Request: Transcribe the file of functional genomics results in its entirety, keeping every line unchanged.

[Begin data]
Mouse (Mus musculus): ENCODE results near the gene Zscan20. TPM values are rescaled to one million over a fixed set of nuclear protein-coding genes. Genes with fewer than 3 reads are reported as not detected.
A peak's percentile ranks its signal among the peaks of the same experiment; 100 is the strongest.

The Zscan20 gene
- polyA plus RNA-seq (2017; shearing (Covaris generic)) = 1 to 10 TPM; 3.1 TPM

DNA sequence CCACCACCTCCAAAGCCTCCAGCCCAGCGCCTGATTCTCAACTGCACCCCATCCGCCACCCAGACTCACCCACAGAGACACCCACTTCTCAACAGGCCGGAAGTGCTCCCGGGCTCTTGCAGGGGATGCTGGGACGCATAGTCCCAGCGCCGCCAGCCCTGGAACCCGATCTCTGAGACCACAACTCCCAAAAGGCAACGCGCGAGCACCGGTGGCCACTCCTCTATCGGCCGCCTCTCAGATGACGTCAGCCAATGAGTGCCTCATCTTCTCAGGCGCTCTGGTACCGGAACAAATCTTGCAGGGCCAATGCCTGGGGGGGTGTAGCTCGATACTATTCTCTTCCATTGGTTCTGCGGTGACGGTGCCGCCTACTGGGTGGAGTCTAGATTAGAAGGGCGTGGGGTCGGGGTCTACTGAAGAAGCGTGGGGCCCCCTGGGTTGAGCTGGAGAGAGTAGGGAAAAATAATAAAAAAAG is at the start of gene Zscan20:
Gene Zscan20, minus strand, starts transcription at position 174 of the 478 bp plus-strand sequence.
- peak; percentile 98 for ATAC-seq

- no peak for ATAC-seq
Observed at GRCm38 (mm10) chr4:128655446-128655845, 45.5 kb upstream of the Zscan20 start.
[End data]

Mouse (Mus musculus): ENCODE results near the gene Zscan20. TPM values are rescaled to one million over a fixed set of nuclear protein-coding genes. Genes with fewer than 3 reads are reported as not detected.
A peak's percentile ranks its signal among the peaks of the same experiment; 100 is the strongest.

The Zscan20 gene
- polyA plus RNA-seq (2017; shearing (Covaris generic)) = 1 to 10 TPM; 3.1 TPM

DNA sequence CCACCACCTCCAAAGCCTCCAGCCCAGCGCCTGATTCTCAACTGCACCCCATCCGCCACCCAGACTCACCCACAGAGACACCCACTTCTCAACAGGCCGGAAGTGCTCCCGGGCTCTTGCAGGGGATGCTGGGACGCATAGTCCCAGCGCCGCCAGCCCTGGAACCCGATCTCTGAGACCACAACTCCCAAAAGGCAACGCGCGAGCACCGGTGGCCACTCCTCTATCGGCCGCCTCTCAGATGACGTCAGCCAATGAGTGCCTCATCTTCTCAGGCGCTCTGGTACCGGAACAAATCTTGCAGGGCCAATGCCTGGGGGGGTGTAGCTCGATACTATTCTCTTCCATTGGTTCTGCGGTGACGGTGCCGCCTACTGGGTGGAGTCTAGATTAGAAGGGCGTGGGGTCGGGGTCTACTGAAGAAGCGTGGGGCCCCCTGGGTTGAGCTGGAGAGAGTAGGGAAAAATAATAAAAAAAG is at the start of gene Zscan20:
Gene Zscan20, minus strand, starts transcription at position 174 of the 478 bp plus-strand sequence.
- peak; percentile 98 for ATAC-seq

- no peak for ATAC-seq
Observed at GRCm38 (mm10) chr4:128655446-128655845, 45.5 kb upstream of the Zscan20 start.